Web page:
Key concepts

• Discrete and continuous variables
• Z-scores, also reflect on mean and standard deviation
• Binominal probabilities:
• Independence, mutually exclusive and jointly exhaustive
• Combination: notation and calculation
• Remember: $$Probability Of An Event Happening = \frac{Number Of Ways It Can Happen}{Total Number of Outcomes}$$
• Distribution tables

Before class

• Meier, K. J., Brudney, J. L., & Bohte, J. (2015). Applied Statistics for Public and Nonprofit Administration (Ninth edition). Cengage Learning.. Read Chapters 7 and 8 in detail, quick scan Chapter 9.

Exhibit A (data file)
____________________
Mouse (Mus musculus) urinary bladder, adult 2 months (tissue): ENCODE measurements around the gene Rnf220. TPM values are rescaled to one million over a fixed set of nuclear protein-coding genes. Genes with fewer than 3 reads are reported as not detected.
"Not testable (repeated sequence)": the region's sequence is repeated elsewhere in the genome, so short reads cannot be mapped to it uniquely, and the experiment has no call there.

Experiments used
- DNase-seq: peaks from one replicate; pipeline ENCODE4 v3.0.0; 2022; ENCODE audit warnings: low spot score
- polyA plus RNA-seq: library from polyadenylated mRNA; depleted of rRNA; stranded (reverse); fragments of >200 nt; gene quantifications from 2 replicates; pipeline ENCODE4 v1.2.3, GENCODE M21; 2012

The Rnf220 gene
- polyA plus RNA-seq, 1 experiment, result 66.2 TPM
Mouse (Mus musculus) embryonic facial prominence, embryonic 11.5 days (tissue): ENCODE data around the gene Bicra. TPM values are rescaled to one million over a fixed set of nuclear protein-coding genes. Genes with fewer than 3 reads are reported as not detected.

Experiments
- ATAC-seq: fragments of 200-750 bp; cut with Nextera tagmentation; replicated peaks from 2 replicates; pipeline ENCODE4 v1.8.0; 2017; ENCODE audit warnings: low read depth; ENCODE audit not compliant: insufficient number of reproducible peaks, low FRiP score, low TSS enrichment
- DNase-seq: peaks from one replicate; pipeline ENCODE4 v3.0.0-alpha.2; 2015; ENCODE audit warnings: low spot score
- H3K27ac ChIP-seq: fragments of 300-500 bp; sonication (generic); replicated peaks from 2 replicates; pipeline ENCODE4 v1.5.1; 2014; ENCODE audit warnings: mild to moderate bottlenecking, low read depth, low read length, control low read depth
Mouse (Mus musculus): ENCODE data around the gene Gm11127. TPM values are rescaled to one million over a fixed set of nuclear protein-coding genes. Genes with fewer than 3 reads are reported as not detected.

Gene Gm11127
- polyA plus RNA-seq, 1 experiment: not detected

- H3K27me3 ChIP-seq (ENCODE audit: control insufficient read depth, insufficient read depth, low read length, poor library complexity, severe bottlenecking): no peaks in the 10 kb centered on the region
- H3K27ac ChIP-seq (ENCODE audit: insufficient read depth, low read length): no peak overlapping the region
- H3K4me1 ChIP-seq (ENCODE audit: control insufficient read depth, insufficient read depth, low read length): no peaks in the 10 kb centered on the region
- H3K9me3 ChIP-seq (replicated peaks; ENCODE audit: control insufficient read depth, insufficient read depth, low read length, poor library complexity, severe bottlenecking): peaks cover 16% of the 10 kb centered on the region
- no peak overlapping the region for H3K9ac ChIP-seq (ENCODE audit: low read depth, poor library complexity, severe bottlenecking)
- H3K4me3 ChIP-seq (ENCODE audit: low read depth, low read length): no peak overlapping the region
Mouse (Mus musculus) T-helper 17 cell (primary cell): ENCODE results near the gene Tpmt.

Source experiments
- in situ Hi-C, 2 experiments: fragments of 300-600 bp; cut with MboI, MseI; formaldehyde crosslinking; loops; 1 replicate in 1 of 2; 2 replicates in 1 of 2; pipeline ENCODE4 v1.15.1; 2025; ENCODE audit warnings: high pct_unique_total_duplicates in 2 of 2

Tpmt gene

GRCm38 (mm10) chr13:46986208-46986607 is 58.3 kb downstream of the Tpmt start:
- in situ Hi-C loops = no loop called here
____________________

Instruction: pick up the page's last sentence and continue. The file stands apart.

Briefly review the following readings to get familiar with the notation and calculation. If you find the calculation and notation are hard to comprehend, try to understand what they are about and what they try to achieve.

• Properties of probabilities and Bayes Rule - Summary
• Bruce Hansen’s Probability and Statistics for Economists. https://www.ssc.wisc.edu/~bhansen/probability/., Chapter 1
• Wonnacott, T. H., & Wonnacott, R. J. (1990). Introductory Statistics (5th ed). Wiley., Chapters 3.1-3.6, 4.1-4.2, 5.1 & 5.3
• Bailey, M. A. (2016). Real Stats: Using Econometrics for Political Science and Public Policy (1st edition). Oxford University Press.
• Pluchino, A., Biondo, A. E., & Rapisarda, A. (2018). TALENT VERSUS LUCK: THE ROLE OF RANDOMNESS IN SUCCESS AND FAILURE. Advances in Complex Systems, 21(03n04), 1850014. https://doi.org/10.1142/S0219525918500145

Video illustrations that are more accessible

You can find more videos to help you comprehend, here is a few.